m—r —— VOL. XYIII. SAIMT MARY’S BEACON utoiuwiD evert ticrirav it j.r mo. *jam a. Down Twnsoy Putaoumoii—sl.ss per aa* •|if l*M #n iw mwUhT Do *■ Sorter Teems of Adtertixieo.—Rl per square lor tbe first insertion.. sod 25 cts. for every subsequent insertion. Twelve lines of less constitute s square If the number or insertions be not marked on tbc adver tisement. it will be published until forbid, and charged accordingly. A liberal de duction made 10 those who advertise by |be rear. CIRCUMSTANTIAL EVIDENCE. TU • extnt to wh eh circumstantial evi dence should lie accredited has ucfi r been properly defined by any f (he numerous writers upon law and jurisprudence, and thousands of instances upon record prove the impropriety , if not the absolute wick edness, of judging by evidence which cer tainly may appear to conduct opinion to one point, hut which still way be baaed upon a wrong foundation. The following anecdotes will prove interesting to our read* rs : About five o'clock one tnorniog, tbe bead of a man was found under an arch of tbe Houcbette bridge in Paris. The trunk of the body wsa afterwards dicover d in a sink in the Rue do la llouehetts. nnd the two lower extremities near the Pont Neuf. Subsequent inquiries led to the knowledge that tbs deceased was s mau by the name of Ramus, and that be bad b< en a soldier htely employed a* a j passenger iu the office of a receiver of the I taxes. The head and body being deposi ted at the Morgue, or the Dead House. • the medical examinarinw commenced, and at the very greatest length was the sub ject investigated. It will he impossible * 1 enter deeply into this scrutiny. Suffice iij to say. (hist from the (be carcfql and judi-, clous mode of procedure, the medical men | in this country would derive great ad van- j from its peru-al. The exterior ap peal au* e showed the deceased to be thirty, 1 ui thereabouts The • •uiitcnaitctf exhibited j not the slightest mark of suffering. There j was a slight wound upon the forehead, and t (he e were two or three s'ight bruises upon j ih: face, but no o;k r indication whatever \ of viulciuv u o i any p .rt of the b > ly. ! Tae u euiral nuu, on examinating the' manner in which d capitation and ampu- ■ titinn had he* n performed, came to the co iclusion (hat Hamas was killed during a eep. r*n i that sleep must have been pro- • ouced by ar <fi*ial uuut; that it was eith er the result of drunk ’'Dues*, or the effect <f sonic narco i--; that th- throat must have been rut, at.d an iiiimeiiM quantity of 1 lood lost ; that (he decapitation and the uiting off of (be liuiba must have been immediately performed by a person ac customed to uch operations cither on man or ou animals; that the instrument must ; have been sharply-edged and long, etcher such as is as d for amputation or the kitch-; en ; (hat he must have been a lisuruua J mmmt w W WN ■ VUI |> r#on, and that the murderer btciuie ner vous as he concluded his burrid act. The Mirgt oii* ti eta proceeded to the examine- ! tiou of the tutorial parts of the budy, ( which led them U pronounce that the uu- ; fortunate man had labor* d under no dis-i • at* which had a tendency to terminate I Ife suddenly ; th it death was solely pro* j • uce*l by the cutting of the throat; that ] tue contusions on the face were the results t • f the sod avnrs made, during the arnpu- j lat!on. to nrfirm it quickly: d that i death must hare taken place about three I oars Mi tiS deceased had bad w'mcal. — ! < His contents of the stomach were subject- t •d to analysts, and pronounced to contain t a small quantity of alcohol and of hydro- | cyanic ur pruerie acid, but ita precise t quantity ouuld not be determined About a three weeks afterwards the murderer was t arrest** — U f r**h*r, he dclivorod himself I up lo Justins $ fyr, learning that his son. frbo bid been lust sonreuticed to am! n r IV iiU ajK.thecary- at Paris. bad been taken m Oil itutpiciuii, be returned to pari*. basing previously left that rjly tor some distant f'ace. He cflftfoused to the Prefect of P ( - lH>e. after some hesitation, hie tone * and M niPH to‘factory m all those who I Were interested in the subject, to |nd how ' (i'.iuplete)y the opinio*, fires by medioidi men were borne out by the narrative of the |rton prbo Pommitted the deed. Jml previa to the death of Ramus. be had f frrp him toi*ra of brandy am) prair H*S' f •• al *4 bad murdered his r|eUu ea sily in the ttianorr in which the doeu mW in by the wdip*| • f era of the body h*d tod the public to e*r p*. Ambrose Qwinctt was hanged at Heal’ for the murder of a mn* aho merely djo* bPF* nd whoae body was not found f Circumstantial evidence certainly planted i at run ply to Gw|neif as the murderer; hut still it was not proved in the first instant* that a murder pud been ipally committed. Cornell and apulhcf mP, of (h pains of n,r*,4[?,:, -■ flrlk' T J -r. - - 'm ■ a„ —X * !!,■**■- Tn- r■.—■ -2. - -am. ~ —^=— x ir-.ir-.-i j ir,-xt-jmk-imt.'.-^tjjn. ■ > >srmiW|| DEVOTED TO LITERATURE. MEWS. AnWCJOWjMJ AMO GENERAL INTEIXIfIENCE. _. fHBVBP A M. vifiAl V> JL-# # LEONARD TOWN. MD.. THURSDAY |RNING. JANUARY 30. 18U2. ———- • Collins, arrived together at on inn. in Dl. & vine* borrowed Coiling clasp koifo dosing sapper-time, in the presence of the waiter. On the following non a Collins vm miming. aml Gpinett besa meteo tbe stain, in the middle ef the night, costing up from the garden. Wood was found in (begnrden. and in tbc wditef tbs bkrnd was the clasp-knife, open. The tmsnw 4# Mood work hslfßn Sfdbwn to the pee side, nod there*; they ceased. Gwinett was moreover found to here Collins** parse, whieh the waiter had seen over night in Collins’s possession, in bis poeket. Gwlneti’s defence was, Unit be had received the puree, alter the waiter left the room on the preceding evening, in consequence of an arrangement that be (G winett) should be paymaster for them both; that he had gone down stairs in tbe night, for a certain purpose, to the garden; that his nnsc had bled dreadfully: that he had used the clasp-knife to raise the latch of the door, and bad dropped it in the dark; and that kc bad walked down to the sea-aide close by to wash his face and hands, and stop the bleeding at the nose with the cold salt-water. This tale was not believed; Gwinett was found guilty of murder, and hanged. But a sbipherd, passing by the gibbet a few hours after the execution, and while the | victim was hanging in chains, perceived, signs of life in him, and cut him down. Gwinett was recovered, and (he kind- j hearted shepherd seat him abroad. In a distant colony Gwinett met Mr. Collins, the very man for whose murder he had i been banged. An explanation immedi-1 atcly ensued. On the night in question ■ Collins had also gone down stairs to the I garden, and bad been carried off by a press-gang who passed along tbc sea-shore at the lime. He was convey ed to a boat, and in that transported to the tender-vessel lying in (he Downs; the vessel sailed next morning, and Col- i lins had beard nothing of the dilemma 1 if bis friend until they met as just de) ■eribed. .This anecdote. more powerfully than any other, bears strong testimony tg the truth of our assertions, that eircuiustao thd evidence can very miOmu in relied upon. *lt is, however/ argued that no one cvet dor a see another commit a mur der, and therefore no conviction ever can take place. This is a foolish argument, because there are many cases in which tbe guilt is made clear by evidence which can not be termed cimntutauftal in the sense in which we are now using the word. There arc many cases in which a dozen circumstances, all insignificant when con sidered separately, form a damning mass of evidence when taken collectively, and compose a chain which enables us to re cognise and (race, step by step, tbe pro gress of the culprit from his starting point of premeditation up to the execu tion of the crime itself. Human knowledge is not complete enough to enable us to put faith in cir cumstantial evidence. A man might be seen cowing away from a bay-stack near which be had been loitering all day. Shortly afterwards this hay-stack may blase forth Some years ago, and prob ably tt the present day. this man would be taken, and .hanged for arson. Aud yet the hay-stack may have been burnt without the intervention of any human agency, hut in consequence of a physical phenomenon now well understood—spon taneous combustion I A Frenchman was once tried upon a charge of muidesiug his wife by burning her, and tbe charge seemed to be supported by the fact that the accused was known to be in love with a beautiful girl, who was bis servant. Medical examination, however, after a considerable amount of patience, succeeded in proving that the woman had fallen a victim to spontaneous combustion. Many—many individuals have been executed, protesting their innocence with the apparent fervor which alone belongs; to innocence, until the drop was ready to j Slide away from beneath their feel, and ' they were trembling on the confines of mother world. It is to be feared that; hese asseverations of innocence have too | frequently been based upon truth; and | rhat mental pangs can equal those which uiiat he experienced by a jury whose ver- j Ijpt has deprived au innocent man of his ! wstenic i I Tna “bums" os dasva Rosa. —Tha • I New York Commercial copies the follow. I I iog from | private letter from an officer of thn Gaii hj|ttalmu : | ijrtar "*!*■ * **• MoubtoMe "Mf Wilson.** Ope of his officers was Wng tried by rourt.martial. I *.44 him! I was surprised to hear d any inswhevdi-i nalfop among hb people, as f had always heard them spoken of a* '‘lambs.** He laughed end said he knew Hfoy were often thus designated, and added “sows of’em ajnt.” fha officers at the poet aay it is fibsßfd to keep up such an ergauisafiion. I** speaking of the night altaek some weeks ago. when the “lambs** ran like 1 sheep to the fort. “BOV* smiled and tof he did not know now brave they* were outil received fhe Northern pa*i r n ; IWnMbtihM] owmnviaßMMr. tv wavs. ______ If Ew and Hies ware Ratals uvM, mglory make urn with pride.- Nor feat oursehrea at such nvM, Jhr* jo stt" the tide Were m their proud might, Our owe, our Rebel Washington. If traitors, fools and rogues and knavse With rebels are synonymous. Terms used by mercenary slaves, Hull, through all lime, well ever thus Right proudly cling to any name Which likes ns to that glorious son, Onr honored Rebel, Washington. And Maryland, old Maryland, Whose gallant sons were first to roll Back haughty England’s veteran baud, Onee meekly bent to tky control; Ah ! trmlors they who stigmatize The noble name which for them von The juatir.e they ao little prize. Our valiant Rebel, Washington. A people lived in day# gone by. Tossed to and fro without n guide. They cast their vote for God on high As Ruler in whom to confide. But soon their restless natures yearned An earthly king to rule instead, Jehovah their petitions spurned. Then granted them their chosen head. Why spurned He their petitions first 7 Hs knew a king would bind them strong; Why yielded he for better, worse 7 Because he deemed coercion wrong. Frail mao! in thy poor earthly seal Strive not God’s wisdom to card. Fur this the Almighty held it meet Tu sink an angel into Hell. And now a veil ol gloom hath spread Ls mantle o'er a nation’s fall. For fatal missiles swift have sped And leveled low its ancient wall; That wall by thee so proudly built To guard the rights of every son, Who wrought the evil, theirs tbe guilt. Our still loved Rebel, Washington. 1 1 OI! tardy a* a poet's dream Wart ihuu in early manhood's days, Thr beauty of each longue the theme With virtue’s eulogistic praise, i Naitoleoas, Caesars, kings of aid, .Gamfared with thee. Oh* what are they ? A genius thou of earthly mould j Whose fsandier know ro dull decay. i Onward! ferHWmm’a rights ? Hurrah ? . j Burst from thy tips in battle ry ! For freemen’s rights in peace or war, 1 j Those words with thee could never die. I see thy foes move round thee r.ow, I j I hear the di>iattl mingling dm I Beside some white capped in mintain Of loudly sounding eulveria. Thers, there* a snow white plume now wares i | Upon thy gallant crest so grand. While young Atlanus wildly rares And claims with thee thy just demand; 1 And like a guiding star that plume Now flouts amid the carnage dread, fen Thousand men press to consume The living o'er tea thousand dead. Each foeman *s rank, like works of frost, Melta fast before thine arms proud' sway. And England the great battle’s tost. While Washington has won the day. Weep earth! let tears of sorrow roll On this unhappy changeful shore ; Our Rebel’s gone! peace to his soul! And Union is alas ao more!' I The Treasury Vote Bill. The bill reported from tho committee of Ways sod Means in the House of Rcpre-! nonfatives on Wednesday, provides that,! for temporary purposes, the Secretary 0 f 1 (he Treasury is authorized to issue, on the* credit of the United States, one hundred ' millions of dollars of United States notes, j not bearing interest, payable to tbe bearer • at the Treasury, or at the office of the aW \ shnant Treasurer, in the city of New York, | at the pleasure of the United States, and : of suck denominations as he mav deem ex- 1 expedient, not less than five dollars each, j i and such notes, and all other JJiiited States • i notes, payable on demand, not bearing in- ! i terest heretofore authorized, shall b* re- ! i ceivable for all debts and demands due. to < the United States, and for all salaries, ; debts and demands owing by the United < ; Slates to individuals, corporations and pa* 1 j aoeiationa Within, the United States and J1 , shall also be lawful money and a legal ten- I tier in payment of all debts, publiqor private,' i within the United States, and* any holder j s of said United Staton notes depositing any 1 1 sum not lens than fifty dollars, or other ’ i than a multiple of fifty, with the treasurer j I of tbe United States, or either of the assis* j i hant treasurers or either of -the des-' 1 ignated depositories at Cincinnati or Bal- j I timore, shall receive in exchange therefor j 1 duplicate certificates of deposit, one of * which may be transmitted to tbe Secretary < of the Treasury, who shall thereupon is- t sue to the holder an equal amount in bonds a of the United States, coupon or registered, s ao way be desired, bearing interest at the \ s rate of * per cent., and redeemable at in the phM of the government after twen- j t tr years from date, or in sums not leas ; s tlian hundred dollars; fbr'tj •Hhish, If requested, die Secretary. if he f g expressed in the currently of agy (*rtgu ; b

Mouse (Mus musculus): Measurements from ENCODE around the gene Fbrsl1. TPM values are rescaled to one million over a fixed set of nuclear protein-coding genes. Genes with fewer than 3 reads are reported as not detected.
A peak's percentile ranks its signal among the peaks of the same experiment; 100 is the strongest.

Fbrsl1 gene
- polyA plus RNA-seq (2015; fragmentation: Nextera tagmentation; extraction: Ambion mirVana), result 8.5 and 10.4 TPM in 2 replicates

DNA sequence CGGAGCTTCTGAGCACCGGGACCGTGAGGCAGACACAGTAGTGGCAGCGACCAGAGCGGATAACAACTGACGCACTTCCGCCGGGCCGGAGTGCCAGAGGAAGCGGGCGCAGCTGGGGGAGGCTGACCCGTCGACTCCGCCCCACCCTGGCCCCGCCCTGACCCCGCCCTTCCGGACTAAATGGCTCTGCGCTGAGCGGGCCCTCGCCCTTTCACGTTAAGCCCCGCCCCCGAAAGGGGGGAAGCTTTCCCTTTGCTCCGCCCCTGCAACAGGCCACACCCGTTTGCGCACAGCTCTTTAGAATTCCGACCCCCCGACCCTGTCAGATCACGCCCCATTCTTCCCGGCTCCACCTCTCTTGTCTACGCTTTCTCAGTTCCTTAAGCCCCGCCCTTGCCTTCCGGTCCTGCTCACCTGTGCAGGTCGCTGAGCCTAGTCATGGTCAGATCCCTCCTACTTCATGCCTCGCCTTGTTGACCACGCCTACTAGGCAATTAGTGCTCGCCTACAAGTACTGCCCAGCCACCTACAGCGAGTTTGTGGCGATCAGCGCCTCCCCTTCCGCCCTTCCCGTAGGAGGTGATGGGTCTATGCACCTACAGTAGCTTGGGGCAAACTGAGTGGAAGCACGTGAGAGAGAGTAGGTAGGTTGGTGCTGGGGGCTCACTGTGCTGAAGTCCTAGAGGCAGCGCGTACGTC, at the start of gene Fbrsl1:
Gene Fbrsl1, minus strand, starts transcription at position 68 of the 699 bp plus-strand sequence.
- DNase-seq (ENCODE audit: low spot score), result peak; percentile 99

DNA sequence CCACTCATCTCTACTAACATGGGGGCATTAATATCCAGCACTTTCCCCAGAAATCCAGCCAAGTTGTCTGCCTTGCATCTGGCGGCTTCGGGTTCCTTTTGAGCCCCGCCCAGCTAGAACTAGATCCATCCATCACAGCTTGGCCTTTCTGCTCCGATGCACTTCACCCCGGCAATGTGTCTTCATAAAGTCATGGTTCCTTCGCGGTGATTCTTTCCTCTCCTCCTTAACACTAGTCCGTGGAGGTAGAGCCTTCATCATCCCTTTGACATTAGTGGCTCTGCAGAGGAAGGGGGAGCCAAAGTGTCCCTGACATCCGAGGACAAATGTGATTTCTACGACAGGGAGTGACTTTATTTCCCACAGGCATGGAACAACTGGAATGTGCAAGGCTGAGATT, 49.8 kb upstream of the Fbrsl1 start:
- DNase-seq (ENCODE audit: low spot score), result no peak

eountry and payable there, and snob Uni- o ted Mates notes shall be reccircdthc same ll as ci.in, at tbeir par ralue. in pay went for 0 any bonds that nay W hereafter negotia-; ii ted by the Secretary of the Treasury, and it may be ra-iaaued from time to time aa the j exigencies of the public service may re- I b There shall he printed on tbe ‘ B States notea which maj weft • I * l •* tfc* payment of sU debts, 1 jrtaate . and is exchangeable the United States, bearing mtetP*-” To enable the wfyaWtnJlnelfttg debts# the r lifted. States, he is authorized to issue, on the I credit af the United States, coupon hoods, I | or registered bonds, to an amount not ex j Gnedina five hundred millions of dollars, i and redeemable at the pleasure of the gov i emaieot after twenty years from date, and at the rate of six per cent. ! : P<* annum, payable- setfti-annually; and j ■ the bonds herein authorised shall be of such ; denominations, not less than fifty dollars, as ! may be determined upon by the Secretary of the Treasury, or in sums not less than ! twenty-five hundred dollars, for which, if | requested, the secretary, if he deems it, expedient, may issue similar bonds, the i I principal and interest of which may be ex- i j pressed in the currency of any foreign • country and payable‘there! The secretary is authorized to issue the said bonds at their par \aluo, to any creditor or credi tors of the United States who mav elect ; to receive them in satisfaction of their de l mauds, provided that all such claims or ‘ I demands shall have been first audited and j J settled by the proper accounting officers of ; : the Treasury; and the Secretary of tho j i Treasury may also exchange suck bonds 1 j•* a > l "'i for lawful money of the United ; I States, or for any of the Treasury notes ! | that have been or may hereafter be issued , . under any former act of Congress, or that j ! may be issued under the provisions ot this j act. The United States notes and bonds authorized by this act, as those that have boMkheretofore authorised, shall be signed by the Treasurer of the United States, or for the Treasurer, by such persons as may he sjßsetilly appointed by the Secretary of thu Treasury for such purpose, and shall be countersigned by the ‘Register of the Treasury, or for tho Register, by such per sons as tho Secretary of the Treasury m*y specially appoiut for such purpose; aud suths pcovbioas of the set entitled the Iteuuof T*essT|.*e*r ' approved the 28d day of December. 1857, so far a they can be applied to this act, aad not inconsistent therewith, arc revived and re-enacted, and the sum of three hun dred thousand dollars is appropriated to enable the Secretary of the Treasury to carry the act into effect. From the Richmond Dispatch, Jan. 16. i The Romm Catholic Bishop of Western 1 Virginia. i We have heard from refugees from 1 W heeling most interesting accounts of a 1 scene which occurred some time since in 1 tbst rity, in which a venerable man with- 1 stood the rage of a brutal mob, and made , it cower before the presence of courageous j principle* and patriotism. Bishop Vvhe- ; lan. the Bishop of the Western Virginia * diocese of the Catholic .Church, resides * •tu that city* * He will be remembered by J ; many of our readers as the former Bishop | ;of the Catholic Church, ii| Richmond and the eastern diocese of* Virginia. He was r universally respected here by' all denomi- ,J Uiitiuns as a loomed and pious prelate, ® whib*t the rare benevuleuce aud- peculiar I 1 gentleness of bis character, and bis unaf- !' fected simplicity, yet dignity, made him 11 as much beloved as respected. W bare J seldom looked upon a countenance which | *! was so expressive of purity and gentleness. I J The murbtnu'ivcuess and propriety of hi. \ demeanor were the .subject of frequent j 1 comment among all cla*s?s of onr citizens. | and he devoted himaelf to hia pastoral du- j ties with the most entire abstinence from | * all matters*not* pertaining to bis sacred j * cabling. "' * ** I tl . Nevertheless, it was impossible for I ” even such a man to be an unmoved spec- i , lator of the recent events which threatened to involve the rights, liberty and We of all bis fellow-citizens. He bad too jiiVt an , idea of the theory of the American Con- ' stitution and tho federal system to blind l al his eyes to the gross perversion and out-', upon the character of American! I? liberty by *he Lincoln Government. He! ** was tod pure' and honest to profe s what ' T 1 be did not believe, and to acknowledge i Ol fealty wbeto be did not consider it due. j** Having undhubtiug faith in State rights. ci and no faith whatever in blaelc rt-fubli- • n caobm. he fait that his allegiance was' due i c< to Virginia, and not to Lincoln. Yet, i 3l although he bad silently and quietly put - j . tl sued the even tenor tf his way, be eras lusjH-cted of unsounduess on the great is- j•" nucf of the day. The mob of Wheeling. than which a grosser, more servile and be-*! V} sotted m*b cannot be found anywhere, re-! c * juired every wan to show his bands, and, gloated id the license given them by the ,4? despotism they served of violating the'.* 1 ' wncUty of dwellings they never presumed | to enter before, of arrairuibg their supers- ] >rs is those homes, while m monarchical Kngbud are castles which even the King j in mu not enter, and of insulting gentlemen ! “I n whose presence they always Mi their' sp nferiority and vulgarity. - wt Among the many sstimshls people who u| tecawe the object of their malignity was flishop Whelan. They rushed wildly to* hi the cathedral sad to the Bishop’s bouse j near it. and demanded that the United ; States flax should he hoisted on the I church. In response to their cbmor, the j Bishop soon mode kb appearance—a tall, ! spare-built old gentleman, with silvery j hair sad serene countenance—he stood | before them and listened to their demand. Undaunted; deliberately, yet firmly be | replied, in so beta ace. that be stood* before | them an old man, a citizen of Virginia , and. a Bishop of the Catholic Church. Personally and privately he entertained opinions differing entirely from those of the persons before him. He was a friend jof State rights, and acknowledged his j allegiance to Virginia. He was a Bi>hop of the Catholic Church, an institution uni- 1 versal iu its chancier, intended for all ! time, and independent of parties and po- ' liticai organizations. The banner of that | Church was the Cross of Christ—it knew ino other; that it would be improper to > ! place iu its stead the banner which that ' . multitude carried. Therefore be refused to yield to their demand. He was an old man with a short time to live, and but one ' against their hundreds; but before they 1 placed, their flag on that church they ' must pass over hia dead body. The mob was quiet, it cowered before | the earnest old Bishop, and went away. Death of the Hob- John Tyler i The Richmond Examiner states that the j : announcement of the death of ex*Prcsi- I i dent Tyler created great surprise in that city, as it was not generally known be was • indisposed. It adds: 1 Oa Sunday morning proceeding his j j death, Mr. Tyler came to the breakfast \ table, at the Exchange Hotel, as usual. While sipping a oup of tea he was seised with a sudden faintness, and on attempting to rise from hb chair fell to the floor. He was taken into the la dies* parlor, where be recovered, and was then conveyed to his chamber. Sev eral physicians were present, and came to the assistance of Mr. Tyler—among others. Dr. Crockett, Brown and Dr. Miller, the btter of whom assisted • hearing him out of the breakfast room. Dr. Fairfax was also called in by Mr. Ballard, the proprietor of the hotel. This sudden attack of illness was not supposed to be serious, and gave but! little alarm, as it was known that tbe deceased, at different periods of his life, had been the subject te revere attacks of vertigo. Hopes were indulged of his speedy recovery, and it was not doubt ed that be would get well until the night be died, when be was suddenly taken worse, aud failing rapidly, but without pain, died precisely al fifteen minutes past twelve o'clock on Friday night. | At the time of the decease of Mr. ' ] Tyler there were present in hb chain- j her Drs. Brown, Peachy and Miller. ( Mr. Josiah C. Wilson, of Charles City, < Mr. and Mrs. Ballard and Mrs. Robert ( Tyler aud child. These were (be wit- j nesses of hb last moments. Dr. Brown j bad been sent for, and on entering tbe j room Mr. Tyler said, * ‘Doctor, I am i dying/’ A few moments and he fell j off into the utter weakness preceding absolution. One of (he attending pbys- < i ieiaus approached the bedside with mud-1 r icine and said, “Mr. Tyler, let me give j you some stimulant.” "I will not have |fc it.” replied tbe dying sufferer, and in a' f few momenta quietly breathed his last, j r His last intelligible words was the reply ' n to the doctor. •' v "he remains of the deceased were on ' Sunday taken to the eapitu), where they , will' lie in state until removed for in-. ter men t. Three o’clock in the afternoon j the solemn ceremony of laying tbe re mains iu state was performed at the cap ilol, the body being disposed I j Lieut. Governor Montague. - Mr. Tsfbell, of tbe State •Senate, Mr. Bueock, member of Uongriss, the member* of Congress, nfi Virginia and of tbe House of Delegatus j it tend lug in procession. It b expected that the remains will; tie removed on Tuesday, after consult ing the wishes of Mrs. Tyler, who b at [irescut absent from the city, having left i >u Saturday. It b understood that a r uucrul sermon will be preached in this! rity, but the. details of time aud ar arguments are yet iu the hands of the wmmittcc of the Confederate Congress' md the Virginia Legislature. On Sa urday the bulls of the city were tolled ; n testimony of tbe public sorrow; all ’ he tbe lexis!atiru bodies were adjourn-! 4; and tbe digs over the capilol. the . m'olic offices and other buildings in the ‘ iity remained drooping at half-mast uu-. ler the wet and clouded skies of Satur by* and Sunday. On Monday el* queut . t)logics on the deceased were delivered in . Congress. j I| m Mtwiihing bow ‘toddj” promote* independence. Am old Philadelphia “knw." dajr or two aiuer, in • spiritual manner. u adviacd in a friendly woj. to mmmmmm, m "Sonr, woo going *‘Ctt it go op.** aai i old bottle m*e. **l kin got u “high* u Soar any day.” "* ..... -- •ST’ ‘ NO 5 Salt ior tub Tanoar.—Tw the* day*, when dfeeanev of the tkmt in M asmr % ftxwhm. mi m uny cum fetal. e feel it Mr doty. lo nj}'< feud i kr hdf of a simp!?, and whs* feta fen with u a mo* effectual preventative, if ft* ft poMurc core af aura thtaal. For m any v? wc hare been subject to wore throat, ami more particularly to a dry, hacking cough. which wm not only dyrirrwring to oursrl vre. bat. to bur frie ids and ‘tlioac with 'whom we were brought into bnsindss contact.— j Ha* Fall wc were induced to try what virtue there ww in common salt. We i commenced by using it three limes a day, I morning, noon and night. We dissolved : a large table-spoonful of table-salt iu about ' half a small tumbler of oold water. With this wc gurgled the throat i*wt thorough ly jtist before meal time. The result bus been that, (luring the entire winter, wo were not free from jthc usual coughs and colds, to which, as far as tur memory ex tends, we have always been subject, but • the dry, hacking cough bus entirely di j ppc*red. We attribute these satisfactory j result, to the use of the salt gargle, and Ido most cordially recommend a trial of it ( to those of our readers who are subject to j deceases of the throat. Many persons who j have never used salt gargle, having the | impression that jt is unpleasant. Such is .not the case. On the contrary, itispless- I ant, and, after a few day’s use. no person ’ who loves a nice, clean mouth, and a tirsi j rate sharpener of the appetite, will aban ; don it.—Fanner and Gardiner. j Novel Mouk of Cakrtino tux Mail.— i The following is'said to the plan bv which communicatiuu along the Potomac is occasionally effected between Marylan ders and Virginians: A large kite is made, and, instead of paper, is envered with oiled silk, so as to render it imperviurs to water. The tail is formed by folding letters or newspapers to gether, and tying them with a loop-knot, each letter, or perhaps two letters togeth er, forming a bob. When the tail is as heavy as (fee kite can etnmri nily beer up under, a cord long enough to reach about two-thirds of the way across tk<; river is attached, and the kite rais<.*d iu the air. After the kite has exhausted tho I string, or has reached a sufficient height, ■ the cord is cut, and the concern, gradual ly descending, is borne by the breeze to the Virginia shore, where the bobs aru taken off by those in waiting, and new ones for their sympathi|ing fri nds in Ma ryland tied on iu their stead. With the first favorable wind, back comes the kite to the Maryland shore, and vice verm. To tbx DowN-Hxixrrn.—Says Gray, of the Newburg iMtljf AW#;—“Cqpe, now be cheerful; if you cannot pay your debts immediately do the brtf you can, and pay them as you arc stir. “Cure killed a eat.” If you have nut fifty cents to luxu riate upon the delicacies of the season, ap propriate half the amount for something more lubvtantial and wholesome; *liio your wife, if you have one; if you hav* not kiss some pretty giil and marry her immediately—for act* of desperation frt uuently result happily and beneficially in their effects. If you have any children, romp with them ; if juu have not. romp with your neighbor s. Look upon ibe bright side of everything--put oh a cheer ful countenance—keep your u iud iu rim right trim, and if you find that yur native town will nut support you, pack up ami volunteer for the war- At all events, be Jiecrful.” fiooD Habits— Those, are four good bsbits—punctuality, accuracy, steadiness, iud dispatch. Without the fir.*! i*f there, time is wasted; without the second, mis takes the most hutlful to your own inur and that of others, may. be eomtitilted; without Ihe third, nothing can well la lone; and without the fourth opportunities if great advantage* af lost, which it is in possible to recall. Facts' in Unri.i. — Out of every thous and • in*ij, twenty of the tu die annually. The mtiiiint of inhabitants of a city df Cf.uuty in renewed every thirty years. The number of old men who die in cold weather as tu the number of (bone who die in warm weather, is sen'll to (**ur.,^J The proportion hi tween deaths' uf wu-' uien and lbi>£ *4 in-u is ICO In 10$. One-half uf tbuae who are bom die be fore they attain the ag. of>sevt;n.. As flowers never put on their hast cloth, a. for Sunday, hut wear sheir spotless rai|.. cut and cahalc their order ivery day, to 1 * J" Hie. fine from rt-i.., cver*Wfee furtli the f agranec of Ud. • • Oliver Wrmoeu. Hoimm says: -Our brains arc seventy year clocks. Tha an cel 1 4 life winds them up mice for H. he ehwes rhe dtw*r*. and gives the key Urtn the hands of the angel of R M rectum. ~ —— —--- -•- —. Why is eke lett r G like tke sun? Bn eautfv it is the centre *4 light.